The human journey has largely been about refining methods of exploiting energy and manipulating the natural environment to human benefit. The West calls that process “progress.” The extinction of large, easily killed animals was probably the earliest instance of humans exhausting their primary energy source (although original migrations from Africa might have been due to outstripping energy supplies - largely fruit - in the tropical forests). Early agricultural practices also exhausted the lands, although the dynamic of deforestation, farming and desertification persists to this day. As the energy of wood was used up, and the resultant deforested lands were devastated by agricultural practices, other sources of energy were exploited, leading to the “fossil fuel” revolution, which began with coal mining in Europe and China about a millennium ago. Less than 150 years ago, oil became the next fuel to undergo large-scale exploitation, and its use coincided with amassing capitalistic, monopolistic empires, significantly by United States robber barons, John Rockefeller most notably. His oil companies still dominate the oil industry, and fossil fuels comprise about 85% of world energy production today. The process of extracting and using fossil fuels is environmentally disastrous. Rapid global warming, mainly caused by burning fossil fuels, is one of the greatest threats that humanity faces today.

The West’s capitalistic ideology has transformed a traditional deadly sin, greed, into a virtue, and the racketeering impulse has guided the creation of all capitalistic empires. Every significant industry and profession is largely a self-serving racket, and the larger and more powerful the industry or profession is, the more it resembles an outright racket, something I discovered the hard way during my adventures. I participated in a significant effort to bring alternative energy to the marketplace. What happened to the venture that Dennis Lee headed is a case study of how alternative energy is suppressed. Alternative energy has been systematically suppressed, on a global scale, for the past century, and free energy technology has probably existed for a long time. Free energy would eliminate the energy industry, help heal the earth, increase humanity’s standard of living by perhaps a few orders of magnitude, and could end the Zero-Sum Game that humanity has been playing for the past 10,000 years. Tom Bearden and friends are mounting the latest run at it. The extent to which they succeed will probably be directly proportional to the public support they receive. The exploitation of energy may exterminate the human species, but it does not have to be that way. If we wake up and begin caring, solving our problems is easy. If we stay asleep, we are doomed. The problem has a lot more to do with integrity than technology or intelligence. Personal integrity is the world’s scarcest commodity, and it needs to become more plentiful if humanity is to avoid its self-extinction. It is up to us.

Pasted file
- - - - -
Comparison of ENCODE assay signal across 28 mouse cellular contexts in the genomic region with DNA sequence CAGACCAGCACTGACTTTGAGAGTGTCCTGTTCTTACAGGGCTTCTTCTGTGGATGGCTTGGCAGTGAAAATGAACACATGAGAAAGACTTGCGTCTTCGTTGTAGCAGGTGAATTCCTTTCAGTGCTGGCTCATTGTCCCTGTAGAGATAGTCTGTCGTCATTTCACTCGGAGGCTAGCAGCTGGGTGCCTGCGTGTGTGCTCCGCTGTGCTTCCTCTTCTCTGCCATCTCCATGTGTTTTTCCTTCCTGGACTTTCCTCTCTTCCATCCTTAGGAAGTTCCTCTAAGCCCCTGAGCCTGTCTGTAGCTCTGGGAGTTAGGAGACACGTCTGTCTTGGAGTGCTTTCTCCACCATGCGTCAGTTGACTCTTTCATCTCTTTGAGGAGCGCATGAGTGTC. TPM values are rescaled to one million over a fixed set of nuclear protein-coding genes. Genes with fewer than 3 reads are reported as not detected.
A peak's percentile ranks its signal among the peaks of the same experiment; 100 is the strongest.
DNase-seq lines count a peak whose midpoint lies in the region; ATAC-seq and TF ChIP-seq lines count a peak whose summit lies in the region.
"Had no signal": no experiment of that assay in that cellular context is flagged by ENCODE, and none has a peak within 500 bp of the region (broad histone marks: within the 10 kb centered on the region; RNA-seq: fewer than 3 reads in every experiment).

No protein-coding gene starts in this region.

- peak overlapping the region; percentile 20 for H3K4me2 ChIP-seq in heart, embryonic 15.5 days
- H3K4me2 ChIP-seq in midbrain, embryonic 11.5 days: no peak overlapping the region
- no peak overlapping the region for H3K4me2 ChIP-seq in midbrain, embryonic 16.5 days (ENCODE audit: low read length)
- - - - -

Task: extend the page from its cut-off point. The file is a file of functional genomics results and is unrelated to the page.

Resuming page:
A Brief Prehistory of Energy and Life on Earth